JavaPolis days 1 and 2

Dan and Guy from Adaptavist

We arrived early on Wednesday in Antwerp, and rushed to the conference. Interestingly, the event was held in a cinema complex, where the presentations were given in the cinemas themselves. This worked really well: everyone had a comfortable cinema chair with drink holder, and the presenters had a huge screen and space out the front for delivering their presentation.

Mike's presentation

A large area downstairs was where the exhibition stalls were set up. We found the small Atlassian booth, already set up by Ivo and Joachim from Pix Software who were promoting Confluence, JIRA and their SCM, AccuRev.

Mike spent a while fine-tuning his presentation, while I surveyed the area. The provided pastries, snacks and drinks were looking good! I met a couple of the Adaptavist guys, Dan Hardiker and Guy Fraser who were along for the conference.

Mike got a good turnout to his presentation on pragmagtic clustering. Up on the cinema screens they put him up as a big head on the left, with his presentation slides on the right. He didn't get many questions at the end. In hindsight I probably should have asked him some tricky ones.

Scott and Dave arrived a few hours after we did. By all accounts, it was quite a trip. Slow connections meant they just missed their booked flight from London Gatwick to Brussels. They rushed back on a train to the city to get on the next direct flight to Antwerp.

Antwerp Atlassian user group

The rest of the day was a flurry of going to a few talks (Bill Venners on handling failures was interesting; the filthy rich Swing clients a bit too technical) and talking to customers while Scott and Mike gave demos of Bamboo. There was a lot of interest in Bamboo. People were impressed by the statistics coming out of it, and how easy it was to use. I was surprised how long people could stay looking at the software; I'd walk away for an hour to go to a talk, and come back to find Mike still talking to the same people about Bamboo.

After the conference finished, we headed around the corner to the Hollywood café for the Antwerp Atlassian User Group. It was a very relaxed gathering — we just ordered dinner and a few beers and sat around talking. The night ended pretty early, as we were all still a bit jetlagged and had made an early start from London that morning.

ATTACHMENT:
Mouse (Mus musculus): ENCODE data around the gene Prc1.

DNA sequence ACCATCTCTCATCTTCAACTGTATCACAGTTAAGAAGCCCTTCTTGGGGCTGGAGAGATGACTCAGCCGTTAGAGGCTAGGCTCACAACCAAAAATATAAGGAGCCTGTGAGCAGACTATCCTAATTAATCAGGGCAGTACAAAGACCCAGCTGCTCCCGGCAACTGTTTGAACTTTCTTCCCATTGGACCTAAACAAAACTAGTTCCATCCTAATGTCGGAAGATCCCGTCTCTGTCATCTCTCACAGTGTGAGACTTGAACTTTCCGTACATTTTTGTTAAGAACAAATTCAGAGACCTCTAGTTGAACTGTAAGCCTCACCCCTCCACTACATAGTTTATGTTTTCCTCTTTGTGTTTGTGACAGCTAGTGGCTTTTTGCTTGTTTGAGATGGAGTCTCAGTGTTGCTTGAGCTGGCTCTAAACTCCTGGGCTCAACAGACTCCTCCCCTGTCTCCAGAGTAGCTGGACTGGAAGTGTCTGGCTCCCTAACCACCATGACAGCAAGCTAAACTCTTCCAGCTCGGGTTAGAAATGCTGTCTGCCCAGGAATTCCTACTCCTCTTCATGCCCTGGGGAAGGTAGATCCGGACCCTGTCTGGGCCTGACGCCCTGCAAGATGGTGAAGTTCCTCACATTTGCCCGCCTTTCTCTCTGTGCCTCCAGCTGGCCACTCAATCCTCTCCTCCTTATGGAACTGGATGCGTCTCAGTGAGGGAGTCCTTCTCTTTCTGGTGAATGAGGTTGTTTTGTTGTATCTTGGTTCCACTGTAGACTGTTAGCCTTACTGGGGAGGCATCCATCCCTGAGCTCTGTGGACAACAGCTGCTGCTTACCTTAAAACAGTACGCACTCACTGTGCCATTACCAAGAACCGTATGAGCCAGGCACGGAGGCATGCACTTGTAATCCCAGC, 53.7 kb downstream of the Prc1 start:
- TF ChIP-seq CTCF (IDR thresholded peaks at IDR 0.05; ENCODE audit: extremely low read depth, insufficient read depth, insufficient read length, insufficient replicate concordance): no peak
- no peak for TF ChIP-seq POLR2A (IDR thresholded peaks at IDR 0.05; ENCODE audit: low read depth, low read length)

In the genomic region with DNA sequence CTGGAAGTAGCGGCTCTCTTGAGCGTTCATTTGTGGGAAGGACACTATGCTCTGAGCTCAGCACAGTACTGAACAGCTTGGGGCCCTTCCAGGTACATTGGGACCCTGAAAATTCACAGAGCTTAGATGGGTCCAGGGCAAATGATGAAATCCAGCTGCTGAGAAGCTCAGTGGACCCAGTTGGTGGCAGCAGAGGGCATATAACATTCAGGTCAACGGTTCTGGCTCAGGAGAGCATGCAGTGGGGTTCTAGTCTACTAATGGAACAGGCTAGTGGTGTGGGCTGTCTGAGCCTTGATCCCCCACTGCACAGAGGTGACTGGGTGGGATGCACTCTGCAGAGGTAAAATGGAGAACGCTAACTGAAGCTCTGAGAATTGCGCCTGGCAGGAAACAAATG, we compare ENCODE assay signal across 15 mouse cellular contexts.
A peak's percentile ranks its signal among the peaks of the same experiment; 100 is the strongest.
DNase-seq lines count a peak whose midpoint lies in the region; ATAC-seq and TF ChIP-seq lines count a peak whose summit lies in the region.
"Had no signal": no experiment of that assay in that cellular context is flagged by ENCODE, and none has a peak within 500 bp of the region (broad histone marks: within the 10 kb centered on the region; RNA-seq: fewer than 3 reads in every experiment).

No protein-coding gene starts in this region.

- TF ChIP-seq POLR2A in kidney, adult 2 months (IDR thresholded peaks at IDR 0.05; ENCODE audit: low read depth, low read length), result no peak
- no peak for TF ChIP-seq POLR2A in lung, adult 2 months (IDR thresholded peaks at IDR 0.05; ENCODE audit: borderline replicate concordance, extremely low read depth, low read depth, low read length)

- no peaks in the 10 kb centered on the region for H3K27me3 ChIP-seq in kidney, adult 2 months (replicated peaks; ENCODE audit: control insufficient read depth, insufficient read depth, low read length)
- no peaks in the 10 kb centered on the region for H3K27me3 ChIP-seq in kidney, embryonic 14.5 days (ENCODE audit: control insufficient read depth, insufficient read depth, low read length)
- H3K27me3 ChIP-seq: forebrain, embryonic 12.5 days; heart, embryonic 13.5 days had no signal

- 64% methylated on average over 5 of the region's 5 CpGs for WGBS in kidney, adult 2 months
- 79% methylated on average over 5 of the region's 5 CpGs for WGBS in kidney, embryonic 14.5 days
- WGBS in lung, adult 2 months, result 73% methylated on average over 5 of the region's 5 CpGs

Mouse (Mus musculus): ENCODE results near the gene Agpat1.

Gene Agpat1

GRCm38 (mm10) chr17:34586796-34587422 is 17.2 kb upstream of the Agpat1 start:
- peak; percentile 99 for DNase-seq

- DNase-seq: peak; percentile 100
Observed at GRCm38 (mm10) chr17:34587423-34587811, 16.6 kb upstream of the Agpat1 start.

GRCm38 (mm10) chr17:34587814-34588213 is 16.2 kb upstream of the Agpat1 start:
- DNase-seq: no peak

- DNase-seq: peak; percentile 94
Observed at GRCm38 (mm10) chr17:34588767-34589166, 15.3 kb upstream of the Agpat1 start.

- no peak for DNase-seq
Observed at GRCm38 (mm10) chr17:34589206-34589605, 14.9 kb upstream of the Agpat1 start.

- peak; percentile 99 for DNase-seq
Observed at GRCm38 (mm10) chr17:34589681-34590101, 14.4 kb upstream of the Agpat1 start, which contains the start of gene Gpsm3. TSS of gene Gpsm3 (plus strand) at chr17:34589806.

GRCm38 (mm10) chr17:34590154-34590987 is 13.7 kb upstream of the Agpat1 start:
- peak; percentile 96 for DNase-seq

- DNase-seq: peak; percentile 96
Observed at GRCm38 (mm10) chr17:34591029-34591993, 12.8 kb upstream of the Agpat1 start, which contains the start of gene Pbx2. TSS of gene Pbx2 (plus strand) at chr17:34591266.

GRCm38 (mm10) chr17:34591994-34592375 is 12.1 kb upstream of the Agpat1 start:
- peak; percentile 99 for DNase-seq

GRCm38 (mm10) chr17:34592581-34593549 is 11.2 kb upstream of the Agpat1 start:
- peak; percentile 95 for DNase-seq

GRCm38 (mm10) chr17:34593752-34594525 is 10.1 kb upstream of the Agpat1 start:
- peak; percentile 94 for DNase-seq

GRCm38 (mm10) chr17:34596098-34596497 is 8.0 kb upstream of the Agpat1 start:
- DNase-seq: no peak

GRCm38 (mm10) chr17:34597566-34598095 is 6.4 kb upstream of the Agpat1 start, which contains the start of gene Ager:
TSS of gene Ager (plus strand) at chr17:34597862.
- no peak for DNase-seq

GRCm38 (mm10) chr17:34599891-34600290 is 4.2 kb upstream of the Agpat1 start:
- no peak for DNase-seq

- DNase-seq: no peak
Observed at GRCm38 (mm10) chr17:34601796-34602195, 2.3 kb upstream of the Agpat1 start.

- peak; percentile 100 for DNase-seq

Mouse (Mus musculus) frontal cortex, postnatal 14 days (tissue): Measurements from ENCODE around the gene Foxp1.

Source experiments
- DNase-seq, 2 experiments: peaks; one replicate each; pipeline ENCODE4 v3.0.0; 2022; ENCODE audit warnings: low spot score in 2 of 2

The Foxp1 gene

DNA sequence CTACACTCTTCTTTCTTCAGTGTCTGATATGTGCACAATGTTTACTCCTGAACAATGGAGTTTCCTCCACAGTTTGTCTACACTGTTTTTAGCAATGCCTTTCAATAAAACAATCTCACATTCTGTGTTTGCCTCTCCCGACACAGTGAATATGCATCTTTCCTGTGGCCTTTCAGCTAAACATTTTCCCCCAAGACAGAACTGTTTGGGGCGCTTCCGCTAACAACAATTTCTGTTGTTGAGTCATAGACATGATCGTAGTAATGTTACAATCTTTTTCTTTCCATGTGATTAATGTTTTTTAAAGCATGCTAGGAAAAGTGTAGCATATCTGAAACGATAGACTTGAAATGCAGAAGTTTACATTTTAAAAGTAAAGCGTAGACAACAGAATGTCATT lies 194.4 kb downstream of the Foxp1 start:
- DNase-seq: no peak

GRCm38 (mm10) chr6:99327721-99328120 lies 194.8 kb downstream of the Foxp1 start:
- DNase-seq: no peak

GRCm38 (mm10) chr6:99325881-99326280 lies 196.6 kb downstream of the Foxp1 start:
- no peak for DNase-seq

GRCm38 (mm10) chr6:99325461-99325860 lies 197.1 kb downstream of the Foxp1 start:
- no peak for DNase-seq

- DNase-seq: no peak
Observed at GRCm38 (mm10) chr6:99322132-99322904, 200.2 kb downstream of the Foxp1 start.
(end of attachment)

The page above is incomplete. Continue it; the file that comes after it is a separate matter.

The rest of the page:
Mike giving a demo

On Thursday (day two), I found a couple of very interesting sessions. First was the Spring OSGi presentation, which I'll describe in more detail shortly. The second was Rod Johnson with a Spring update, covering both the high-level focus of Spring2 and the plans for Spring in 2007.

Dave and I also started giving demos to people passing by. There were a couple of guys interested in Confluence, and a lot of people who used JIRA and Confluence who wanted to check out Bamboo. After watching me for a while, the feedback from Scott was to ask people what they were interested in, before jumping into the demo. Obviously I was throwing out information a bit too enthusiastically!

For dinner on Thursday evening we went in search of a nice Belgian restaurant. A recommendation from a friend led us to a traditional restaurant in the old town. The dinner was nice, although I can't remember now what I had.

Portrait of Matt Ryall

About Matt

I’m a technology nerd, husband and father of four, living in beautiful Sydney, Australia.

My passion is building software products that make the world a better place. For the last 15 years, I’ve led product teams at Atlassian to create collaboration tools.

I'm also a startup advisor and investor, with an interest in advancing the Australian space industry. You can read more about my work on my LinkedIn profile.

To contact me, please send an email or reply on Twitter.